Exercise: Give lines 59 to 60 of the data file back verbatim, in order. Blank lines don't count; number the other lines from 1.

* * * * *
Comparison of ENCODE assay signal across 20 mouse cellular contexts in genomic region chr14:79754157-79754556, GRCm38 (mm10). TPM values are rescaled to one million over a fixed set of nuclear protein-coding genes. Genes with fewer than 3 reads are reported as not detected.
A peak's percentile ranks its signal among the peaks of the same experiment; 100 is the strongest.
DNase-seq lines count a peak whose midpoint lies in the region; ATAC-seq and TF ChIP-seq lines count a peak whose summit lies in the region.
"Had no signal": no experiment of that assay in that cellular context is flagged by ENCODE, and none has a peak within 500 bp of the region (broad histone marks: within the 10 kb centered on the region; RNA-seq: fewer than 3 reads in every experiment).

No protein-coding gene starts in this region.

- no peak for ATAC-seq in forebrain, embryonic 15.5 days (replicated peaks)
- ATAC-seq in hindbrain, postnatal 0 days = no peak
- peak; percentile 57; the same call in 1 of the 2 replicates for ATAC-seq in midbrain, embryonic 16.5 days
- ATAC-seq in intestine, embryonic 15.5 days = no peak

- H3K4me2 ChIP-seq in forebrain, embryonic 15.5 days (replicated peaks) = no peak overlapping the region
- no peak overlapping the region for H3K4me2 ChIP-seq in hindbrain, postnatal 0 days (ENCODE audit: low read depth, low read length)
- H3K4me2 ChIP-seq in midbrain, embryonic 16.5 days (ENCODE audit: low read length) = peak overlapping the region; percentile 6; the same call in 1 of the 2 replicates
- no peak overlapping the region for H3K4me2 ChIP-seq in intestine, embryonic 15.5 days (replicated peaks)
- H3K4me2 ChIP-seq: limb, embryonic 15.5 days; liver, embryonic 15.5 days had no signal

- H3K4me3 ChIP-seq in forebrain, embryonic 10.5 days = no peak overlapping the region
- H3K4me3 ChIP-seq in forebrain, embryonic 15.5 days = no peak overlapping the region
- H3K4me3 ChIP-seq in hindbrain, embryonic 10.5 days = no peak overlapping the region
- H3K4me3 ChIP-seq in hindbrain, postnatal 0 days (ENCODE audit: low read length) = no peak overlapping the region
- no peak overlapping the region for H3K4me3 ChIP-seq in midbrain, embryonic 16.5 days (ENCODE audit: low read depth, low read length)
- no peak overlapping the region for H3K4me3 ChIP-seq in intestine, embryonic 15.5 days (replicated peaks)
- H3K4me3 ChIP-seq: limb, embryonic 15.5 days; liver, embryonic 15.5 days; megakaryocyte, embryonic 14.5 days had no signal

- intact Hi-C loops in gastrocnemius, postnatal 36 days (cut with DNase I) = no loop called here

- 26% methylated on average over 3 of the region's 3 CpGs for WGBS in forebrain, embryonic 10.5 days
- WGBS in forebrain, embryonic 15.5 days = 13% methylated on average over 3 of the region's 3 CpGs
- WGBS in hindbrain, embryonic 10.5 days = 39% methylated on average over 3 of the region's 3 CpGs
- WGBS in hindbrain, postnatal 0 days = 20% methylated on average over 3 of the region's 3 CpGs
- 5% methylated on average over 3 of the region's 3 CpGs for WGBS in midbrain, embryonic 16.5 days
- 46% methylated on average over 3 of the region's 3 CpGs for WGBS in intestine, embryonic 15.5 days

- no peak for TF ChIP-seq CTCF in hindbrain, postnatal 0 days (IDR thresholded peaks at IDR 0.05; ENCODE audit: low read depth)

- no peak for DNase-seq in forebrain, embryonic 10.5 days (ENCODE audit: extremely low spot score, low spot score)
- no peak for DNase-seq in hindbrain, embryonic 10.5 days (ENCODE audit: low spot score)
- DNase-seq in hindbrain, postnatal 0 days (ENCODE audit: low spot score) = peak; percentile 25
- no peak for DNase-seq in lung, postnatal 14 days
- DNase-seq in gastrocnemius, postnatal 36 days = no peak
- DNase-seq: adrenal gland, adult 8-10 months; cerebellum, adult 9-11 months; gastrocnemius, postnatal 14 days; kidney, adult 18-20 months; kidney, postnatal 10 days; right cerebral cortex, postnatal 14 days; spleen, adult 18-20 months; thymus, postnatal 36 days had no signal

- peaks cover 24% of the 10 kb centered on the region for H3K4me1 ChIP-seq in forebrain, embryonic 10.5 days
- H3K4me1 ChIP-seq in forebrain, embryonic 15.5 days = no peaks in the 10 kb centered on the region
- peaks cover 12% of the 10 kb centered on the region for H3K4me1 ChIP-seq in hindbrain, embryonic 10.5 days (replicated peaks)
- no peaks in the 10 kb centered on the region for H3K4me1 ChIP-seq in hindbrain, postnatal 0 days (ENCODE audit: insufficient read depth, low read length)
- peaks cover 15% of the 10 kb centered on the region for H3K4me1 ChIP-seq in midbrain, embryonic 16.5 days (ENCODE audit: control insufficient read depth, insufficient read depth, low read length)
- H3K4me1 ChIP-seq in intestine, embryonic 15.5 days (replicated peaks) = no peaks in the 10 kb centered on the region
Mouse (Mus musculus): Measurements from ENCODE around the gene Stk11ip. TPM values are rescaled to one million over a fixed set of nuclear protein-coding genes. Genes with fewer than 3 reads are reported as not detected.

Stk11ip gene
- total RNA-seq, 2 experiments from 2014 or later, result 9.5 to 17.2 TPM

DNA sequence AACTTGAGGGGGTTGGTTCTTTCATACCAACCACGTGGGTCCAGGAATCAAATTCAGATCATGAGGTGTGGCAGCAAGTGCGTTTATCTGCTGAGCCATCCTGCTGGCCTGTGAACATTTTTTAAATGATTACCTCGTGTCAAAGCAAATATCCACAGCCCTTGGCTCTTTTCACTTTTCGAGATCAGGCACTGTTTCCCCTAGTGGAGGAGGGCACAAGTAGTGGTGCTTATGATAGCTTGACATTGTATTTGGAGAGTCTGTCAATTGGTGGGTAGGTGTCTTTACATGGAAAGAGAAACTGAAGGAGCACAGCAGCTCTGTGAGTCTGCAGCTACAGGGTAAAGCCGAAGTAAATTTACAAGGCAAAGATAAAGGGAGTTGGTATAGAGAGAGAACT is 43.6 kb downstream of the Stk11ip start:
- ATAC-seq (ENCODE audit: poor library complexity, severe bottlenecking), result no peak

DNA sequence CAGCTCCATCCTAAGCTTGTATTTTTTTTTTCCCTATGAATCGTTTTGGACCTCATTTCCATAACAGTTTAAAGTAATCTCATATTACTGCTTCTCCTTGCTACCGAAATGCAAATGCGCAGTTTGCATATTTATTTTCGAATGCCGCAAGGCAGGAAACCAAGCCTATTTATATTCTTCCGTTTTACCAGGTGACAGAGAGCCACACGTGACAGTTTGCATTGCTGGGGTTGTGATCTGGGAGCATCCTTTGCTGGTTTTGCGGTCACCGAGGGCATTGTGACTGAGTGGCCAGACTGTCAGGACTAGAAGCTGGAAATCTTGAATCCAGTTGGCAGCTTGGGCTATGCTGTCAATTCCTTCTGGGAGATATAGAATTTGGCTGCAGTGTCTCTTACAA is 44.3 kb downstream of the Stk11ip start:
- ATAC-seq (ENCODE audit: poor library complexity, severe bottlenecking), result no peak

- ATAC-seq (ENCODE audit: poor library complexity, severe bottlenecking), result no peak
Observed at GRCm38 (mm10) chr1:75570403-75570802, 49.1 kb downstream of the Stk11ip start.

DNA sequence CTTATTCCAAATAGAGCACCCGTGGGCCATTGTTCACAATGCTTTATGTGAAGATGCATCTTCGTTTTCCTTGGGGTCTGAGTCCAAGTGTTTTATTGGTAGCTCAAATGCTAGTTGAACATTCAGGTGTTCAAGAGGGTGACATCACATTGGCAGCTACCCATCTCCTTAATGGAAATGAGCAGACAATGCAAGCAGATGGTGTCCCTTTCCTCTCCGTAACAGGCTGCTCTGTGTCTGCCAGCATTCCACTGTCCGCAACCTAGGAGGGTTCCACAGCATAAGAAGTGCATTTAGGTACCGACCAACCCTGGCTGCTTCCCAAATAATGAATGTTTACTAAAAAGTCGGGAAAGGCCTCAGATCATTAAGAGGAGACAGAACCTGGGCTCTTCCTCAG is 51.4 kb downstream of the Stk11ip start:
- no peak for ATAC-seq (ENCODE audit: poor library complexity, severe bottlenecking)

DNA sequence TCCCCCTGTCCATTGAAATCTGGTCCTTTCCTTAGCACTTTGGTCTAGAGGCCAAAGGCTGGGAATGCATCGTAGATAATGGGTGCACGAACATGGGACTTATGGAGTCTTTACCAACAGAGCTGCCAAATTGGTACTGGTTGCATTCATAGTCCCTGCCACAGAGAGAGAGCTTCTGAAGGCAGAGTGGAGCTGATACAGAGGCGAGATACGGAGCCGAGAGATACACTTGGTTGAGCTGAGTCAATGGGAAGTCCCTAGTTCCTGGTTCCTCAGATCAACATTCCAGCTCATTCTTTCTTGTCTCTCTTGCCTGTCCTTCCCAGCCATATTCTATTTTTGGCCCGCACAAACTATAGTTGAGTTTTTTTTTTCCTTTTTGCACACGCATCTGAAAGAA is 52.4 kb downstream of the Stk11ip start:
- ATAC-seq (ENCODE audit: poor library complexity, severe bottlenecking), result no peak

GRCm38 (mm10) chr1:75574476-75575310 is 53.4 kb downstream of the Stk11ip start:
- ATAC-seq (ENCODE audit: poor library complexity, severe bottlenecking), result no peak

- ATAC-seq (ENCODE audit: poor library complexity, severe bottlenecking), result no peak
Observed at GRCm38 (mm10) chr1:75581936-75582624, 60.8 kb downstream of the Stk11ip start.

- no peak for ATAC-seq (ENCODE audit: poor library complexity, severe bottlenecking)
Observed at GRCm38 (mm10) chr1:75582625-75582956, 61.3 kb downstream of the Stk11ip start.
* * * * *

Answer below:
- no peak for ATAC-seq (ENCODE audit: poor library complexity, severe bottlenecking)
Observed at GRCm38 (mm10) chr1:75582625-75582956, 61.3 kb downstream of the Stk11ip start.